US Declaration of Independence goes on display

time:2023-06-08 22:49:30 source:The Washington Post

One of 26 original remaining copies of the US Declaration of Independence has gone on display in Northern Ireland.

It has been loaned to the Public Record Office Northern Ireland (PRONI) from the UK National Archives for the first time.

It will be part of an exhibition at PRONI to recognise the role of Ulster-Scots people in the declaration.

The US Special Envoy, Joe Kennedy III, was the guest of honour at the exhibition's opening on Thursday.

John Dunlap, the American who printed the first broadside copies of the Declaration of Independence, was born in Strabane, County Tyrone, in 1747.

The broadside copies do not contain the original signatures from the 56 signatories of the 13 colonies.

Instead, they were printed by Dunlap as a way to inform the public about the declaration and were put up in public places.

The Belfast News Letter was the first newspaper outside of America to publish the news in August 1776.

At the time, Dunlap's printing house made 200 copies. Only 26 are now known to exist.

The Declaration of Independence set the American Revolutionary War in motion.

It said: "We hold these truths to be self-evident: that all men are created equal; that they are endowed by their Creator with certain unalienable rights; that among these are life, liberty, and the pursuit of happiness."

It is one of the best known and referenced sentences in the English language and had a profound effect on the history of America and other global democracies thereafter.

Matthew Thornton - a signatory for New Hampshire - landed on American soil from the Bann Valley.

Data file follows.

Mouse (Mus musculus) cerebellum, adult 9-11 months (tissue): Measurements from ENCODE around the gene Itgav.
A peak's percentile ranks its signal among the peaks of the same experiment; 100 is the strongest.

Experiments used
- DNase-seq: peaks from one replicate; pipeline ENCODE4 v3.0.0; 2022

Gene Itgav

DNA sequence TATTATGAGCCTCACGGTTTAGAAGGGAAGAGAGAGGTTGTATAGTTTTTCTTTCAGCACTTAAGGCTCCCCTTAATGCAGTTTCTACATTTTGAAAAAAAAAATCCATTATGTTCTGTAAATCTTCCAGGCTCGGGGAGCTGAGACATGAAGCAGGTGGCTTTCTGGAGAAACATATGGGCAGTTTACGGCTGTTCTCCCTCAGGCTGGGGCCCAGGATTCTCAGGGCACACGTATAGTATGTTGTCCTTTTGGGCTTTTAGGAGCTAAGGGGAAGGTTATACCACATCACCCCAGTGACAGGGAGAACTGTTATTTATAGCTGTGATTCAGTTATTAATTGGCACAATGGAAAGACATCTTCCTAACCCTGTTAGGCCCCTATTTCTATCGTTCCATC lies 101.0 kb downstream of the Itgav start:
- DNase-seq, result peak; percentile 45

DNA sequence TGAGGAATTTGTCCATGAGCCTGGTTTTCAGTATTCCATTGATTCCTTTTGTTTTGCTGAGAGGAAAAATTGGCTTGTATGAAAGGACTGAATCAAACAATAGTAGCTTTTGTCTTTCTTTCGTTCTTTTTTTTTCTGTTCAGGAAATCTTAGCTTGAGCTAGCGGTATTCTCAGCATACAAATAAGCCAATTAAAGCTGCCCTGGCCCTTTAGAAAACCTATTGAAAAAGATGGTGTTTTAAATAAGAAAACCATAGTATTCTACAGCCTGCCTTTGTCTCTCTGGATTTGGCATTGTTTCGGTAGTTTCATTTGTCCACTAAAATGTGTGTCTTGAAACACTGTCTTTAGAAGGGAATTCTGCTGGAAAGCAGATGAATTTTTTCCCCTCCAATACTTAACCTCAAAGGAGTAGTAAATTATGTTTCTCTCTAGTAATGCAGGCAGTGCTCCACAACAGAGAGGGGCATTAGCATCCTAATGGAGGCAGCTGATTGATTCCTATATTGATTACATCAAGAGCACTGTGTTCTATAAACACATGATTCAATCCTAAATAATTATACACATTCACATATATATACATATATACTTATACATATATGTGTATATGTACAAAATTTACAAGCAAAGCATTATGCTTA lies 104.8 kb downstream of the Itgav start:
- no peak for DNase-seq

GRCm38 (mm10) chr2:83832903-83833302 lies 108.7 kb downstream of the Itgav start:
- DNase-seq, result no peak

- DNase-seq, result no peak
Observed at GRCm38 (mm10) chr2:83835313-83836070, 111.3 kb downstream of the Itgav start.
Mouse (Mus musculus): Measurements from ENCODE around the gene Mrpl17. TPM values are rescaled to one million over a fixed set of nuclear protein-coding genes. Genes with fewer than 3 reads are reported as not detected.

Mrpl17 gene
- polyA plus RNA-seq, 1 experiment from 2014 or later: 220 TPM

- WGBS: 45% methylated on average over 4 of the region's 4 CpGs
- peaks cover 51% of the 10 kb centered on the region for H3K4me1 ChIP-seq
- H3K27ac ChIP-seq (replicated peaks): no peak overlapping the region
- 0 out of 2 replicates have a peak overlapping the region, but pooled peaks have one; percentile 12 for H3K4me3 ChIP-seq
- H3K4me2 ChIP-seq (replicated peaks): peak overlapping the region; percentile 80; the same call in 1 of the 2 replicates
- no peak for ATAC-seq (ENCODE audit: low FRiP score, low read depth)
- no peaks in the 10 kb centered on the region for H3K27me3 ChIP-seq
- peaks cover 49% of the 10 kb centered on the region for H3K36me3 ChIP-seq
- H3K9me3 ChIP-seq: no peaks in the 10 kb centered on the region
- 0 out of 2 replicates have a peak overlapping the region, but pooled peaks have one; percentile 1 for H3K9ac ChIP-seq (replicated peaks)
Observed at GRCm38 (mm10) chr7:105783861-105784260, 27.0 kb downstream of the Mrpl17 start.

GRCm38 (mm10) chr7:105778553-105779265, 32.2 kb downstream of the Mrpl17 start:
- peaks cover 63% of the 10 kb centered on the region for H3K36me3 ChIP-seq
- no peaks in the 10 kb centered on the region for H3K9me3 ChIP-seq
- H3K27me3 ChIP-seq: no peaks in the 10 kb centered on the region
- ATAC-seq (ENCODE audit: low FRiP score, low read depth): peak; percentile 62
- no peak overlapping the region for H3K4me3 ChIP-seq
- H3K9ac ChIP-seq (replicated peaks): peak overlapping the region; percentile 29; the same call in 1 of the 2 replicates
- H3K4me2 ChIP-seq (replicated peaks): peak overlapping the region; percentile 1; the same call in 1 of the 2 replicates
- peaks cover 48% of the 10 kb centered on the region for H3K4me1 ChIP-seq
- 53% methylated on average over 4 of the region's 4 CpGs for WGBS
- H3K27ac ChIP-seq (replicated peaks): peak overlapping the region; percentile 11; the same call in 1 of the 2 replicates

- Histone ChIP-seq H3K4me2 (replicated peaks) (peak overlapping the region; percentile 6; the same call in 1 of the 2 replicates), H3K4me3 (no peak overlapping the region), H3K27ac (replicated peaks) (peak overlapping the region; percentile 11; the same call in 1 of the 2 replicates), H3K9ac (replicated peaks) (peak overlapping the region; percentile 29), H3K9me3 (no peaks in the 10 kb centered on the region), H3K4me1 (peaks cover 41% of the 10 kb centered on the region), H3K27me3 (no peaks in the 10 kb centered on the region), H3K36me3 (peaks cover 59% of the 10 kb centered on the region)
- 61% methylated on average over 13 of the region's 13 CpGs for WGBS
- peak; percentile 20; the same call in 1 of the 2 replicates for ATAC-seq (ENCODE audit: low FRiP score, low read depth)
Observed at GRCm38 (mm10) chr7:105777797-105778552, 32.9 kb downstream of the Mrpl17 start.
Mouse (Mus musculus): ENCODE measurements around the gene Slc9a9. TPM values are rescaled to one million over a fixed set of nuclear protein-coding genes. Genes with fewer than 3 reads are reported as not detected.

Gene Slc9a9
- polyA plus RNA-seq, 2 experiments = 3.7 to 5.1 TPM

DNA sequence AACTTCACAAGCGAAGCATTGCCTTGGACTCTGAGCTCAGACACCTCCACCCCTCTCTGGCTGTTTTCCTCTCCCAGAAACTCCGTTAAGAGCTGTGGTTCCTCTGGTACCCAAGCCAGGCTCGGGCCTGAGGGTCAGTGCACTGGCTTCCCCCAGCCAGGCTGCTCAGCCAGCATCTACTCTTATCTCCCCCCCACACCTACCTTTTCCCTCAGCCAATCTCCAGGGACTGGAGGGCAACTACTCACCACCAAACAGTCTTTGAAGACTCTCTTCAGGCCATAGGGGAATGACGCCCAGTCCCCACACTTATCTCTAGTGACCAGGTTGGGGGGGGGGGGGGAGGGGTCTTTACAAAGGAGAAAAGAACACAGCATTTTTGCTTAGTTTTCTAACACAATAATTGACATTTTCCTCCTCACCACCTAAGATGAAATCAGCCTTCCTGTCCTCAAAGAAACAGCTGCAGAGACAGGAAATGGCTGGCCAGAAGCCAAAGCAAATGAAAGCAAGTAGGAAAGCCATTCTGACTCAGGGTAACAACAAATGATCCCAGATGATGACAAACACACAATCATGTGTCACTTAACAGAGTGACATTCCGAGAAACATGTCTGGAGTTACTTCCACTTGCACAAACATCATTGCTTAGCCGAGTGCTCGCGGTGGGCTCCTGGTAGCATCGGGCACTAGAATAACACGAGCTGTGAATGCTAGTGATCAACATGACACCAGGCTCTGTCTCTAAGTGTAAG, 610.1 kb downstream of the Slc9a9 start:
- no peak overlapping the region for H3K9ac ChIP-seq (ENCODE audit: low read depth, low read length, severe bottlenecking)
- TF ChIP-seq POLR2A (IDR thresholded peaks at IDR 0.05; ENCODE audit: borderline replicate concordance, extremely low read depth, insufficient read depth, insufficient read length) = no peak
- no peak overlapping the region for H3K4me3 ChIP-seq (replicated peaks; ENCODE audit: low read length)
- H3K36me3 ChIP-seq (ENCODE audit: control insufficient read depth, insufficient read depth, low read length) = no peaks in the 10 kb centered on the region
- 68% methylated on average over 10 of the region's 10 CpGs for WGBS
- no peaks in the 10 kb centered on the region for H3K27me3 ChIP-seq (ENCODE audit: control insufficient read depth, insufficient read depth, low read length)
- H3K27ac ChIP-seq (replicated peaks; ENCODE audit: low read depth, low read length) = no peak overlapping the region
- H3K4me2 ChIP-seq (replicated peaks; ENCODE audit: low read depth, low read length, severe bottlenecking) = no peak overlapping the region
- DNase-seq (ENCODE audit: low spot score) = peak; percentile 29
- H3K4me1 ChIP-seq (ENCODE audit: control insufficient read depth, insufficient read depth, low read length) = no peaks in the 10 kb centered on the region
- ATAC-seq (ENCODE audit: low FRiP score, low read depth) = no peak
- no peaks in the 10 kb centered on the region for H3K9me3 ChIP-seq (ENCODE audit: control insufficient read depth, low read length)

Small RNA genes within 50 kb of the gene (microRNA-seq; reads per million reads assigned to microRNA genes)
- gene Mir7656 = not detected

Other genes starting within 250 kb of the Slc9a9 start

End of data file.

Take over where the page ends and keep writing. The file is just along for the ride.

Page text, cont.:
Thomas McKean, signatory of Delaware was from Londonderry; George Taylor, signatory for Pennsylvania, emigrated from Antrim along with James Smith.

Edward Rutledge was born in and signatory for South Carolina. His father left Tyrone in 1735.

Other Declaration signers John Hancock, William Whipple, Robert Paine and Thomas Nelson are also believed to have some links to Northern Ireland.

Ian Crozier, of the Ulster-Scots Agency, said: "This is the biggest achievement that the Ulster-Scots community has made, the biggest impression we have made on the world in terms of bringing forward the birth of the United States."

Ulster-Scots historian Mark Thompson added: "Very often we become very introspective here, but this story is truly international.

"It's amazing to think that a couple of guys who left here when they were children, maybe about nine years old, were so influential that they formed what would become one of the most famous and powerful nations on the planet."

Mr Kennedy was in Northern Ireland as part of President Joe Biden's wider visit north and south of the border to mark the 25th anniversary of the Good Friday Agreement.

The first US special envoy to Northern Ireland for economic affairs, Mr Kennedy ceremoniously cut the ribbon on the new exhibition at PRONI.

The declaration will be on display at PRONI until July.

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